DAST strengths[edit]

These tools can detect vulnerabilities of the finalized release candidate versions prior to shipping. Scanners simulate a malicious user by attacking and probing, identifying results which are not part of the expected result set, allowing for a realistic attack simulation.[5] The big advantage of these types of tools are that they can scan year-round to be constantly searching for vulnerabilities. With new vulnerabilities being discovered regularly this allows companies to find and patch vulnerabilities before they can become exploited.[6]

As a dynamic testing tool, web scanners are not language-dependent. A web application scanner is able to scan engine-driven web applications. Attackers use the same tools, so if the tools can find a vulnerability, so can attackers.

DAST weaknesses[edit]

While scanning with a DAST tool, data may be overwritten or malicious payloads injected into the subject site. Sites should be scanned in a production-like but non-production environment to ensure accurate results while protecting the data in the production environment.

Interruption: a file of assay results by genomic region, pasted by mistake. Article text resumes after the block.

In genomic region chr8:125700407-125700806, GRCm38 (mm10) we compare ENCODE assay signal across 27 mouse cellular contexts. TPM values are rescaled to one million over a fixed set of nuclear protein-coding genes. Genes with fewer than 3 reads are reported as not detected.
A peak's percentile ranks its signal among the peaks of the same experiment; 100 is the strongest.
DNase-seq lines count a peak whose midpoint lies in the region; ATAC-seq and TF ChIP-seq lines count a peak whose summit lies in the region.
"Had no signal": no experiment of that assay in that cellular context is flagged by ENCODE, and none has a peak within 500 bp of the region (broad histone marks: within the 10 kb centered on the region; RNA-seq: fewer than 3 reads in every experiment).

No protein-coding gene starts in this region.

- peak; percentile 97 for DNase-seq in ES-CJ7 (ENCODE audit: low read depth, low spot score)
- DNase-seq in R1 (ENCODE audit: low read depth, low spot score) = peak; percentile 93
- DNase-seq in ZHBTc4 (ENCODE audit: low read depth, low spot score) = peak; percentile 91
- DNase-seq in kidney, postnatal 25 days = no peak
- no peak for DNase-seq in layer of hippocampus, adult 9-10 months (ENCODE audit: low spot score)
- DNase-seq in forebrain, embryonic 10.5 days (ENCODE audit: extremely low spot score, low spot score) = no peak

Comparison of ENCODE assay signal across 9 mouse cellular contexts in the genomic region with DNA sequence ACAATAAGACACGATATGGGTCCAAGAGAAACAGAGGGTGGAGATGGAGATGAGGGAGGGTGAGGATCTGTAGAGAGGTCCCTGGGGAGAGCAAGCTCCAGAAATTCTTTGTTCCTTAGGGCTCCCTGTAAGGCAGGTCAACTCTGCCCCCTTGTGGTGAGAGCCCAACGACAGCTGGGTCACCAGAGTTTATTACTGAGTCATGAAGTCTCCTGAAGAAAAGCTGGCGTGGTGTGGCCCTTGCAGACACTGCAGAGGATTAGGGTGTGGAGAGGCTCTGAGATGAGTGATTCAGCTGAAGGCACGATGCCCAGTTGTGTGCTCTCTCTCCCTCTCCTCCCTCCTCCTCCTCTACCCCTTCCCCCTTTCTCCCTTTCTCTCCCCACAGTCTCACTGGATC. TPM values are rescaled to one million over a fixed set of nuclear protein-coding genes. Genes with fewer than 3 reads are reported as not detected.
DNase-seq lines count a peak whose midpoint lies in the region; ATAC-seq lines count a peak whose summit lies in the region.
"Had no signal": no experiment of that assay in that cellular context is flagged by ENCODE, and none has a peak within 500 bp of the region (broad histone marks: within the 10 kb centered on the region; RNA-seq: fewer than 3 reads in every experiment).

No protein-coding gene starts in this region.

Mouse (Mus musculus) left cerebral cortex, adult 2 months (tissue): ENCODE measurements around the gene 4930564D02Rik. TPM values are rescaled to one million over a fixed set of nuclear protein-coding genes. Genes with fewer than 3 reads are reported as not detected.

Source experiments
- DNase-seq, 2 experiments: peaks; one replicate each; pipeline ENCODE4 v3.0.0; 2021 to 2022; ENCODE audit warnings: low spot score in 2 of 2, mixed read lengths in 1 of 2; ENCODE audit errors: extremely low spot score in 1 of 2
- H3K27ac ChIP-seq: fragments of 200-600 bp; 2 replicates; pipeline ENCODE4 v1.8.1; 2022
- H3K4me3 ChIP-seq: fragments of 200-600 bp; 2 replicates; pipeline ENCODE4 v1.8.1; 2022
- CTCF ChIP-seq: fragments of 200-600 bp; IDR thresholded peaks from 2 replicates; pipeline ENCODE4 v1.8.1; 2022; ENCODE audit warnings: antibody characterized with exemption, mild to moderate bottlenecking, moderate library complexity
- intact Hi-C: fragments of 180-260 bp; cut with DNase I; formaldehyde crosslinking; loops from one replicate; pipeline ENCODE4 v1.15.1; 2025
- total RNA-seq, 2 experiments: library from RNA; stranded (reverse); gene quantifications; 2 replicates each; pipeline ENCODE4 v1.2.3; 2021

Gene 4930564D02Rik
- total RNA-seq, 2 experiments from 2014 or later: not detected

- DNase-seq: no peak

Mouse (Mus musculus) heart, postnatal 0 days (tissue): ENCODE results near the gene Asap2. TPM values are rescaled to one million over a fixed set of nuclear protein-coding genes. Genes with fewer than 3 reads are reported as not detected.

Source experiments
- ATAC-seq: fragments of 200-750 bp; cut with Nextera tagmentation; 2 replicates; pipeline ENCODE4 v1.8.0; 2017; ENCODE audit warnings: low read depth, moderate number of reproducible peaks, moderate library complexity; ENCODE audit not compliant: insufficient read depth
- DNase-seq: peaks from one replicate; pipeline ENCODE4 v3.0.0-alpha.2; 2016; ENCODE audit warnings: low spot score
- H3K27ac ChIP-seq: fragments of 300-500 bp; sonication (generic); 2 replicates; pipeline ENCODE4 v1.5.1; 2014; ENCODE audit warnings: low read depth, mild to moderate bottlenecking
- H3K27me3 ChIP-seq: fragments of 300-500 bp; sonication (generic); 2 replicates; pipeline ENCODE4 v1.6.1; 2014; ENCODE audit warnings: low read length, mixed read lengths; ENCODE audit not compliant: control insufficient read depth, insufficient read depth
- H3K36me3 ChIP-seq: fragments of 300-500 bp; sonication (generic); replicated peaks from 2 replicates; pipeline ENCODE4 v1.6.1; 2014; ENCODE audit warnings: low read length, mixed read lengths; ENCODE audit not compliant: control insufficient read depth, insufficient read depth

Because the tool is implementing a dynamic testing method, it cannot cover 100% of the source code of the application and then, the application itself. The penetration tester should look at the coverage of the web application or of its attack surface to know if the tool was configured correctly or was able to understand the web application.

The tool cannot implement all variants of attacks for a given vulnerability. So the tools generally have a predefined list of attacks and do not generate the attack payloads depending on the tested web application. Some tools are also quite limited in their understanding of the behavior of applications with dynamic content such as JavaScript and Flash.

A report from 2012 found that the top application technologies overlooked by most Web application scanners includes jQuery, REST, and Google WebToolkit in AJAX applications, Flash Remoting (AMF) and HTML5, as well as mobile apps and Web Services using JSON and REST. XML-RPC and SOAP technologies used in Web services, and complex workflows such as shopping cart, and XSRF/CSRF tokens.[7] [8]


  1. ^ Web Application Security Scanner Evaluation Criteria version 1.0, WASC, 2009
  2. ^ "2012 Trends Report: Application Security Risks". Cenzic, Inc. 11 March 2012. Archived from the original on 17 December 2012. Retrieved 9 July 2012.
  3. ^ Comparison of Cloud & On-Premises Web Application Security Scanning Solutions. SecToolMarket.com Retrieved 2017-03-17
  4. ^ WAVSEP Platform Retrieved 2017-03-17
  5. ^ "SAST vs DAST". G2 Research Hub. Archived from the original on 2020-05-03.
  6. ^ "The Importance of Regular Vulnerability Scanning". AppCheck Ltd. Archived from the original on 2020-08-06.
  7. ^ Web Application Scanners Challenged By Modern Web Technologies. SecurityWeek.Com (2012-10-25). Retrieved on 2014-06-10.
  8. ^ Web Application Security Testing Retrieved 2020-11-04

External links[edit]